Where Does Reproductive Health Fit Into the Lives of Adolescent Males?

Arik V. Marcell, Johns Hopkins University Tina Raine, University of California, San Francisco Stephen L. Eyre

First published online:

| DOI: https://doi.org/10.1363/3518003
Abstract / Summary

CONTEXT: To develop interventions to promote responsible sexual behaviors and design reproductive health services for adolescent males, we need a better understanding of the context of reproductive health in adolescent males' lives.

METHODS: A total of 32 males (mean age, 15.5 years) were recruited from two urban high schools. At each school, three group sessions, consisting of both individual free-listing activities and focus group discussions, were conducted; each addressed issues related to one of three domains—masculinity, responsibility and priorities. Data from the focus groups were examined through standard content analyses.

RESULTS: Participants identified school, family, future career and sports as their current life priorities; health was not a top concern. Pregnancy and sexually transmitted infections (STIs) were not seen as interrelated health concepts. STIs were considered a health issue, whereas pregnancy was perceived as a negative event that could prevent achievement of specific life goals. At times, notions regarding how a male behaves reflected traditional masculine beliefs: that violence is justified as a way to protect oneself, that having sex is part of a male's role in a relationship and that males should handle health issues by themselves.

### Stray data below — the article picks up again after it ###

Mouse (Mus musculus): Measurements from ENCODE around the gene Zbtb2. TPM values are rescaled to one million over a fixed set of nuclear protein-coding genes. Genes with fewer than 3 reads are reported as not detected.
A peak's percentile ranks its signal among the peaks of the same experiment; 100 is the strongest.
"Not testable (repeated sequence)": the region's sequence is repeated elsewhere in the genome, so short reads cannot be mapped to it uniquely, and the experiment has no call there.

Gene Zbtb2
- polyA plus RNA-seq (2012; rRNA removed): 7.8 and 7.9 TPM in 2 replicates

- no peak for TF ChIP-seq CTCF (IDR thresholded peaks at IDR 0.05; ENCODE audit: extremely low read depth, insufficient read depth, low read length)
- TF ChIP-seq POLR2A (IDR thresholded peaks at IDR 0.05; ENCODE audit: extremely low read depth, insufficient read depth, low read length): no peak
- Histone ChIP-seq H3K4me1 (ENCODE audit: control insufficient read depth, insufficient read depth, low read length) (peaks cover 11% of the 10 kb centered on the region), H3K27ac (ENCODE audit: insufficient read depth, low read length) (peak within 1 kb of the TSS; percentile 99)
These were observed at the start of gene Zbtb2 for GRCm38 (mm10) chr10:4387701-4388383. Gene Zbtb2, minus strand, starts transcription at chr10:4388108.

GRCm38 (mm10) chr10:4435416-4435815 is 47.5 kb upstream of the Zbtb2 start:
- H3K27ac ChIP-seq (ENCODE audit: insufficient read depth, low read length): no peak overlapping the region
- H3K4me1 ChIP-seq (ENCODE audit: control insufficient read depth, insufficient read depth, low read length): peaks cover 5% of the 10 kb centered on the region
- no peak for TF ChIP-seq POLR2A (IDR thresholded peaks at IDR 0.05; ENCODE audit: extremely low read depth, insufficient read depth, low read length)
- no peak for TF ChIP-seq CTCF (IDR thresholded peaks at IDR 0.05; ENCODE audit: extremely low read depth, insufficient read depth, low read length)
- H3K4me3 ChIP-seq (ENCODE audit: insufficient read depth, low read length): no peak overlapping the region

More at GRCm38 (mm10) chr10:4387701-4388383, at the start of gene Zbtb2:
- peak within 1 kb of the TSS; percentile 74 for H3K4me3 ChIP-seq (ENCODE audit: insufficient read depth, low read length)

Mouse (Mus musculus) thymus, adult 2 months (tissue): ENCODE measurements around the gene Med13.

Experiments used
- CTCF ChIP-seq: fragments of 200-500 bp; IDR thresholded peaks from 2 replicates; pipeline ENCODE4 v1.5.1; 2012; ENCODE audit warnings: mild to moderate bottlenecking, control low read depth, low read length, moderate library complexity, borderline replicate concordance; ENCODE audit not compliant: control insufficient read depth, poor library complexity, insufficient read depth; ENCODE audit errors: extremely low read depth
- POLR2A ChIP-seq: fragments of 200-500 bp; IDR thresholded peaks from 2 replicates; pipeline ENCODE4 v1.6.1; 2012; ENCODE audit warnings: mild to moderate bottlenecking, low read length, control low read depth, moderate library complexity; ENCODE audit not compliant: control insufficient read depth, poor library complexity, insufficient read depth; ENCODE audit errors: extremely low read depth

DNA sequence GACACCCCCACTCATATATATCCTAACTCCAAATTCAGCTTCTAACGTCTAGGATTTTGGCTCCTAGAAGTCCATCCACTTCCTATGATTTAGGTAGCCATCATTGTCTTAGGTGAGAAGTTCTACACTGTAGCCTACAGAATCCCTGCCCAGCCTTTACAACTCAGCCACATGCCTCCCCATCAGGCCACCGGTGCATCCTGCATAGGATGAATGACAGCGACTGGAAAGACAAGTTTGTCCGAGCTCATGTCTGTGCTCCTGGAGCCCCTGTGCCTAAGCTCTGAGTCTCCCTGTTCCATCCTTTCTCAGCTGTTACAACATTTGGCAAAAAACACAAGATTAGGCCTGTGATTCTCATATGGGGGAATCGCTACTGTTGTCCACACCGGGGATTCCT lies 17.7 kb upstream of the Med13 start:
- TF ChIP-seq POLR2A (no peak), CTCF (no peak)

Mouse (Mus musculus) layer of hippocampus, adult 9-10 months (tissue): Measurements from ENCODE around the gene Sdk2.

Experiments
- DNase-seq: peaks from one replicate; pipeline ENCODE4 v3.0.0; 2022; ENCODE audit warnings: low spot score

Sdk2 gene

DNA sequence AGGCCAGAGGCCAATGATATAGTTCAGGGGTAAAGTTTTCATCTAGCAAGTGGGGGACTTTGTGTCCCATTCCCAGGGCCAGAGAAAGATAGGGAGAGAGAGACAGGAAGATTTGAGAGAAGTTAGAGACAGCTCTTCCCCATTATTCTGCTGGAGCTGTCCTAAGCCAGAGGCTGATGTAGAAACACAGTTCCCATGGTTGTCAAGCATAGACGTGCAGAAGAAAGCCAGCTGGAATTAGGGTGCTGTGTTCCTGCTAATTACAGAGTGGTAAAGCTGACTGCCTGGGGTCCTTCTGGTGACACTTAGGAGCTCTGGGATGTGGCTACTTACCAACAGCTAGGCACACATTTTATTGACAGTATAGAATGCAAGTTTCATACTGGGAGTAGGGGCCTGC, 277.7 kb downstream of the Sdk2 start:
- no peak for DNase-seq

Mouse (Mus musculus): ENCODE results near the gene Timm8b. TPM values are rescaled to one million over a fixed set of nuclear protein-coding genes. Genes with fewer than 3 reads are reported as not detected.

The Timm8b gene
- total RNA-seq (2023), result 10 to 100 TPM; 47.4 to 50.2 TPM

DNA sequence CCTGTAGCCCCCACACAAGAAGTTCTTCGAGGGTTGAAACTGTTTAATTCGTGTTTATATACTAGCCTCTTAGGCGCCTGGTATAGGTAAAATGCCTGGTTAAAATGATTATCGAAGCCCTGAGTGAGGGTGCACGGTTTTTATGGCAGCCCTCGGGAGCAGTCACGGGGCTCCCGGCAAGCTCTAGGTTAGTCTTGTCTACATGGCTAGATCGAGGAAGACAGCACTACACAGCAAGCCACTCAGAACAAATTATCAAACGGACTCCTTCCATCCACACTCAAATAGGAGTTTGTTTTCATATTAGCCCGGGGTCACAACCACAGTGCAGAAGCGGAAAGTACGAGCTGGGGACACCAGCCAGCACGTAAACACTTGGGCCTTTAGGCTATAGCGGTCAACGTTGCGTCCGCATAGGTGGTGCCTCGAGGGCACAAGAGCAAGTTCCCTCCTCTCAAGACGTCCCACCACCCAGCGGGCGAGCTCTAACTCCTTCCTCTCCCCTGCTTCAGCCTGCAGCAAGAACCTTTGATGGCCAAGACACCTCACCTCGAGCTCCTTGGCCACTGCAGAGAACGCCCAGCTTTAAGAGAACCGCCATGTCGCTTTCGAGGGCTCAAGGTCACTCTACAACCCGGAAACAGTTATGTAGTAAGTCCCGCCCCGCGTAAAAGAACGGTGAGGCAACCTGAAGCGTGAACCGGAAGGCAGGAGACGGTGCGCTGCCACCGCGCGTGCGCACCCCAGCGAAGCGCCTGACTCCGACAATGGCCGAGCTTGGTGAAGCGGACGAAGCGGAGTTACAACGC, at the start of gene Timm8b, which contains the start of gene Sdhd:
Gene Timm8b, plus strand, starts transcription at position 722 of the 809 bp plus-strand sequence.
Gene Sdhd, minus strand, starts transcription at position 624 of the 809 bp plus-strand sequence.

CONCLUSIONS: To meet the reproductive health needs of adolescent males, program developers should consider how other life priorities and traditional masculine beliefs may serve as barriers to care and how to ensure that services reflect the adolescent male's perspective.

Perspectives on Sexual and Reproductive Health, 2003, 35(4):

The majority of males involved in the approximately one million pregnancies occurring annually among adolescent females1 are also adolescents.2 Among sexually experienced adolescent males, approximately 14% have made a partner pregnant and 2-7% are fathers,3 with higher rates of fatherhood and involvement in pregnancy seen among inner-city and black youth.4 From 1980 to 1996, the overall national rate at which teenage males became fathers rose.5 Current evaluations demonstrate that adolescent pregnancy is declining among females,6 but no current published rates exist for teenage fatherhood. Compared with females, males have an earlier age of sexual debut7 and more sexual partners,8 factors known to be associated with higher risks of acquiring sexually transmitted infections (STIs);9 these differentials are especially large among blacks and Hispanics.10